Exactly where did the idea of Doctor Who come from and how much of the show was the idea of Canadian film and TV producer Sydney Newman?
That’s just one of the subjects tackled in The Man Who Thought Outside the Box, Sydney Newman’s memoirs, written by Ryan Danes and due to be published to celebrate what would have been his 100th birthday, on 22nd April 2017.
In 1952, the new book notes how, for example Billy Budd was a stage play for the newly formed CBLT in Toronto, overseen by Newman. A newly-graduated William Shatner was its star, who went on to train as a classical actor before exploring the universe in the U.S.S. Enterprise in Star Trek.
He was to work with Sydney again, on a show that inspired him to formulate Doctor Who, almost a decade later… but was that show? Exactly where did the idea of “Dr. Who” – as the series was referred to in its early days – come from?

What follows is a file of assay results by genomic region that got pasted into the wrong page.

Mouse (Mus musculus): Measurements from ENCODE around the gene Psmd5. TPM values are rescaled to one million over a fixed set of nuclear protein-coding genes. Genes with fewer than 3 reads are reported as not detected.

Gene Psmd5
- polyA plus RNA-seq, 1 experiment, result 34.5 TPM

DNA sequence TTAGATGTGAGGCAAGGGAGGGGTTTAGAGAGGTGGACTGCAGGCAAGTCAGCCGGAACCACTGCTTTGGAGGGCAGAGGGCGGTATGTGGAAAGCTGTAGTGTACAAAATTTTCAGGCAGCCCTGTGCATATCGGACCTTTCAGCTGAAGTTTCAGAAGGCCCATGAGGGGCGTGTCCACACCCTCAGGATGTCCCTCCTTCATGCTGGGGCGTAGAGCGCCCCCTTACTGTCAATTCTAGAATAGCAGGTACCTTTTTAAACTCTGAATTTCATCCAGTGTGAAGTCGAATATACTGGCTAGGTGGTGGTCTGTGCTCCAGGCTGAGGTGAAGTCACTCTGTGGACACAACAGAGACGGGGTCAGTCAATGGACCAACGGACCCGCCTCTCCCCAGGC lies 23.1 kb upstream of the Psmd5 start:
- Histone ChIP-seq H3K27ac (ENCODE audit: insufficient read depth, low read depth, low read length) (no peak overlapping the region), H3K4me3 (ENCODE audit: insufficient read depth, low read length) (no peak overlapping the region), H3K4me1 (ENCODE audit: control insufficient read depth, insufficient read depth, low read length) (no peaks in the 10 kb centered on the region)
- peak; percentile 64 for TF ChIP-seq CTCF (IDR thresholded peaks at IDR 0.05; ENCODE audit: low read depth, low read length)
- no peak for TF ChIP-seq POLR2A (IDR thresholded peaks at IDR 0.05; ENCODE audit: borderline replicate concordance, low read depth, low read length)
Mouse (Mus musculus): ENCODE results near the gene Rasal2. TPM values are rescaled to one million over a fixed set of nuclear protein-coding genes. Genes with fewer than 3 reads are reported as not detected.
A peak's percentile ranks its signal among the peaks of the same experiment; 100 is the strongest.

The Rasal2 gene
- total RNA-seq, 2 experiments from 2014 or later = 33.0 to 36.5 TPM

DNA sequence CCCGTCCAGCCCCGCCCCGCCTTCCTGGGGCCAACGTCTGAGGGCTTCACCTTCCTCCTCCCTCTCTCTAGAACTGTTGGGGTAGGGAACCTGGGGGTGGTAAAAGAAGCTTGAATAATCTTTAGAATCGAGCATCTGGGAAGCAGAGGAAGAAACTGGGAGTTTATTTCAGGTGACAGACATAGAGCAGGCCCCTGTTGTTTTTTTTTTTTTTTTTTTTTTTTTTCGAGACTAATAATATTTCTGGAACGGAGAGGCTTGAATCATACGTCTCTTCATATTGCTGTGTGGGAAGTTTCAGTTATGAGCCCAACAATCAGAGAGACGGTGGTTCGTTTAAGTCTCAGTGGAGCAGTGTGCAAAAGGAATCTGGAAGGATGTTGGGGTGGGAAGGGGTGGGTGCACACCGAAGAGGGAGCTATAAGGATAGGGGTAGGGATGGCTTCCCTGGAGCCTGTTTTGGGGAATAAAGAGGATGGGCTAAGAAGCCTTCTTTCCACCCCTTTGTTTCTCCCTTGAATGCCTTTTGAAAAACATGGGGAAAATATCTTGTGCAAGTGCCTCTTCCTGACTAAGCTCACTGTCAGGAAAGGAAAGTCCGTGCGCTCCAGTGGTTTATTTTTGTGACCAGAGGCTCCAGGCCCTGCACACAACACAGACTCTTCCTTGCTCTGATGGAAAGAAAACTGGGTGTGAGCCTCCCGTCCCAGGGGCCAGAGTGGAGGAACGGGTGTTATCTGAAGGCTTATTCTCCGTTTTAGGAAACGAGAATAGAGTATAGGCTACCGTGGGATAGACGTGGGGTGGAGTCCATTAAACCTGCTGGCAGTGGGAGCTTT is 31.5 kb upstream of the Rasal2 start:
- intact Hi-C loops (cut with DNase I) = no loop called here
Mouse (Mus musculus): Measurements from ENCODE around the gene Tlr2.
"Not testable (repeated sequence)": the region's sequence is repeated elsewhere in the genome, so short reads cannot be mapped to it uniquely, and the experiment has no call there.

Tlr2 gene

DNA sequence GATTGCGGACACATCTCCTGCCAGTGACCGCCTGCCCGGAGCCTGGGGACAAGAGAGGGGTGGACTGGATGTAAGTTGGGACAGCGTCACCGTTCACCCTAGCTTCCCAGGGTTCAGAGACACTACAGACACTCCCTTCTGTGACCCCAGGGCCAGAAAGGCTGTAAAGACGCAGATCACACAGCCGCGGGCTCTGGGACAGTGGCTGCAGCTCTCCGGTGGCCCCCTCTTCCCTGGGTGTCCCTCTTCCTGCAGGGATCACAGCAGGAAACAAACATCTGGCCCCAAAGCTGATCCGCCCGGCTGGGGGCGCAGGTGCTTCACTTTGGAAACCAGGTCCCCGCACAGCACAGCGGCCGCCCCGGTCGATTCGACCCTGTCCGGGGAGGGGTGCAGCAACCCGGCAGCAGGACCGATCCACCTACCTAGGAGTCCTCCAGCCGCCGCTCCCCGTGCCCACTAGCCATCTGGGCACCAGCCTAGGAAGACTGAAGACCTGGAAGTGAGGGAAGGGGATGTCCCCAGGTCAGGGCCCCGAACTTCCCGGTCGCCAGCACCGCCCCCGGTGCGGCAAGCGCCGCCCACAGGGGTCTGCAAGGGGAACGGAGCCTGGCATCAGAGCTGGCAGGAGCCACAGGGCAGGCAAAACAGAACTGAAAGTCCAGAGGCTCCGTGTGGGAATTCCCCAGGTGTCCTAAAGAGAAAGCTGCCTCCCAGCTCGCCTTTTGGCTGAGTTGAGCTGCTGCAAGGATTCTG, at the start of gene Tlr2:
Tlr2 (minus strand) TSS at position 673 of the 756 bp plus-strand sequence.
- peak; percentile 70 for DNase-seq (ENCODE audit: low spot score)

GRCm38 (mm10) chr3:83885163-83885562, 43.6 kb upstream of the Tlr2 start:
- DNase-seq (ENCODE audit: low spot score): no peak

“Sydney Newman was never given an on-screen credit at the end of episodes of Doctor Who acknowledging him as the show’s creator,” notes Ryan, who has researched Newman’s involvement in the show extensively. “He once wrote to the Director-General of the BBC Alastair Milne to ask for one but he was refused.”
It was Newman and television writer and playwright Cecil “Bunny” Webber who first drafted an outline for the show in 1963, but how much of those early ideas came from the veteran producer, Ryan tells us, is revealed “in his own words in the book.
“It’s a must for all Doctor Who fans, and it is an honour that some of the finest people and agencies have given me exclusive access to information about Sydney, so I could produce the book,” says Ryan. “It’s a book that just had to be written!”
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• The Man Who Thought Outside the Box is available to order now from digitalentropy.co.uk